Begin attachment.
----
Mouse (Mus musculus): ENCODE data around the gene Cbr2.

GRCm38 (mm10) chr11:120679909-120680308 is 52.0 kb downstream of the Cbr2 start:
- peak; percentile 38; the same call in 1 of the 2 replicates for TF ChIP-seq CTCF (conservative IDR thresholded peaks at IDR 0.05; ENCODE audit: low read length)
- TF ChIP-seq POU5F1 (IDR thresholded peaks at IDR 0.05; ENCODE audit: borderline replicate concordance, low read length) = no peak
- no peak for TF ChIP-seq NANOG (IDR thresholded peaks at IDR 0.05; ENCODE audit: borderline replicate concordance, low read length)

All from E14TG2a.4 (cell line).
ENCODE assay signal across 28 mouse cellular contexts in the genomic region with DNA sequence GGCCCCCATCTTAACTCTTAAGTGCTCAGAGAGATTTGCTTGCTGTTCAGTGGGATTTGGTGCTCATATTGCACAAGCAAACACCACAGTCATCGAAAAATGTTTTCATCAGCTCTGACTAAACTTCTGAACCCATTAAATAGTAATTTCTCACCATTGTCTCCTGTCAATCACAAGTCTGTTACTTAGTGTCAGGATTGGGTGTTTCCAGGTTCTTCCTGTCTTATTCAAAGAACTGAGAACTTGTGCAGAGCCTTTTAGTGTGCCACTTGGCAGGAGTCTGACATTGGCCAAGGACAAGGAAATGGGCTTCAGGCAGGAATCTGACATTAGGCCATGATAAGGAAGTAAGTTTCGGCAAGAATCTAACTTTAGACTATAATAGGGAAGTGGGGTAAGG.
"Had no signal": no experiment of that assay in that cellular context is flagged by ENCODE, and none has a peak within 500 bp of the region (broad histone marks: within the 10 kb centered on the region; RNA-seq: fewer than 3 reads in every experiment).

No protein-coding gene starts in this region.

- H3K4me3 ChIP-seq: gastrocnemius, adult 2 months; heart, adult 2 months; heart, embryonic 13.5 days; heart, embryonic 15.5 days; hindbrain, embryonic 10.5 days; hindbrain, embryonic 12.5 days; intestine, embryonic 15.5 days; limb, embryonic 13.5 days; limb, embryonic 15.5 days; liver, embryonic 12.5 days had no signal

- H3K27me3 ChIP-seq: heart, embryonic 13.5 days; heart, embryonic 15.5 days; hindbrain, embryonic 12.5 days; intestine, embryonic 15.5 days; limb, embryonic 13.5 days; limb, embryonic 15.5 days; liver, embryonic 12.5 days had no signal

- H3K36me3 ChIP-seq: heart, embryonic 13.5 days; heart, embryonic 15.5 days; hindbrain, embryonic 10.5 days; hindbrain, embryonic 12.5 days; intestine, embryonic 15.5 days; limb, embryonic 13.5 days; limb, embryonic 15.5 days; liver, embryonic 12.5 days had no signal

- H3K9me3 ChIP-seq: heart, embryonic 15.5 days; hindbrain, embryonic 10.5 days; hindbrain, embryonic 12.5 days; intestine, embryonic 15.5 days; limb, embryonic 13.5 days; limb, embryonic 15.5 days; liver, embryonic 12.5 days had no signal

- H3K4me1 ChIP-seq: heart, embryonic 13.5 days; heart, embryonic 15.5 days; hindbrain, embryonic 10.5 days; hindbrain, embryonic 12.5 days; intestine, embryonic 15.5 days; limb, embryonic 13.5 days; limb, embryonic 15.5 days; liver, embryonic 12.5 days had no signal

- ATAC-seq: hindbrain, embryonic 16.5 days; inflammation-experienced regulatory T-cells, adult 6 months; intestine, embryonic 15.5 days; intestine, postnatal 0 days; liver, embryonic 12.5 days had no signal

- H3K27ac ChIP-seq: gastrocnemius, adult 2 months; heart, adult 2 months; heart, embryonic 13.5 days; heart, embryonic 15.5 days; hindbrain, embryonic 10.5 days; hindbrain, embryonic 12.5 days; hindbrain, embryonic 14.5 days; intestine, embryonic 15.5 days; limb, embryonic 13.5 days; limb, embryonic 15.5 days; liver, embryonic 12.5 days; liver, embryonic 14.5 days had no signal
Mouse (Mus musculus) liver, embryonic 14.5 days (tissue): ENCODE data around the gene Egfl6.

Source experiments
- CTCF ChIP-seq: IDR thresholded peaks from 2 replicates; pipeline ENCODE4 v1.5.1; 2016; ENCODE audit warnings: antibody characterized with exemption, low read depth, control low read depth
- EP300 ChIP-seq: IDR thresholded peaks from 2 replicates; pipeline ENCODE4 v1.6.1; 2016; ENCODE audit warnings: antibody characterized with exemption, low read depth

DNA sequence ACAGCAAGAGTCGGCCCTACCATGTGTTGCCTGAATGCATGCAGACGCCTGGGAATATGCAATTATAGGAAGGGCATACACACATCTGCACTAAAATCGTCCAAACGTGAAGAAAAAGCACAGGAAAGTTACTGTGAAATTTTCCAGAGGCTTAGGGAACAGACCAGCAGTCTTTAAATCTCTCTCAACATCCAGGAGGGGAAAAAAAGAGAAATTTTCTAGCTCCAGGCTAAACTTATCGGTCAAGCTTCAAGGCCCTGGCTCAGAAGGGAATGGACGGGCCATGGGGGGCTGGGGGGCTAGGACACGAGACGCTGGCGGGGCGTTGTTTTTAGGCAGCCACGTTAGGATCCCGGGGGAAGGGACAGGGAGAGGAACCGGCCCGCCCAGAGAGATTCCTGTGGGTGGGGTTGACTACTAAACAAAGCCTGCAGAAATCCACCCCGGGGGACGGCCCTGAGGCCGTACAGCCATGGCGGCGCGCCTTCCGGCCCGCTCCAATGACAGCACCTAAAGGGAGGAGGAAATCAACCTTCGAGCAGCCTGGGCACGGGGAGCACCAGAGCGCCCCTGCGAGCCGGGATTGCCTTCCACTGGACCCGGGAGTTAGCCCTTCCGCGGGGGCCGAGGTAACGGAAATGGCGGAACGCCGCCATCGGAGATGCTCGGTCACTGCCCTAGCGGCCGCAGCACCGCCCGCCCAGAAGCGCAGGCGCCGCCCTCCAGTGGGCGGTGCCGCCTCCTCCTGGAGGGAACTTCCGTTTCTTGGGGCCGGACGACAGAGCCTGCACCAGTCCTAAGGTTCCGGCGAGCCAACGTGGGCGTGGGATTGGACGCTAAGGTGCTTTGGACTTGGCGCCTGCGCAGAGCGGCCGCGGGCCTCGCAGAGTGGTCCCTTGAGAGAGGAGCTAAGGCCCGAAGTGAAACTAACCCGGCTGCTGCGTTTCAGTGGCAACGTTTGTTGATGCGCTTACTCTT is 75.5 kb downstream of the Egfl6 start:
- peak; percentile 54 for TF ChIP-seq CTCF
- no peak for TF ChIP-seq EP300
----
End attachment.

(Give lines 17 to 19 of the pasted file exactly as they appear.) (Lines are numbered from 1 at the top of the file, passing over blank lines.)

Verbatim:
Mouse (Mus musculus) liver, embryonic 14.5 days (tissue): ENCODE data around the gene Egfl6.

Source experiments
- CTCF ChIP-seq: IDR thresholded peaks from 2 replicates; pipeline ENCODE4 v1.5.1; 2016; ENCODE audit warnings: antibody characterized with exemption, low read depth, control low read depth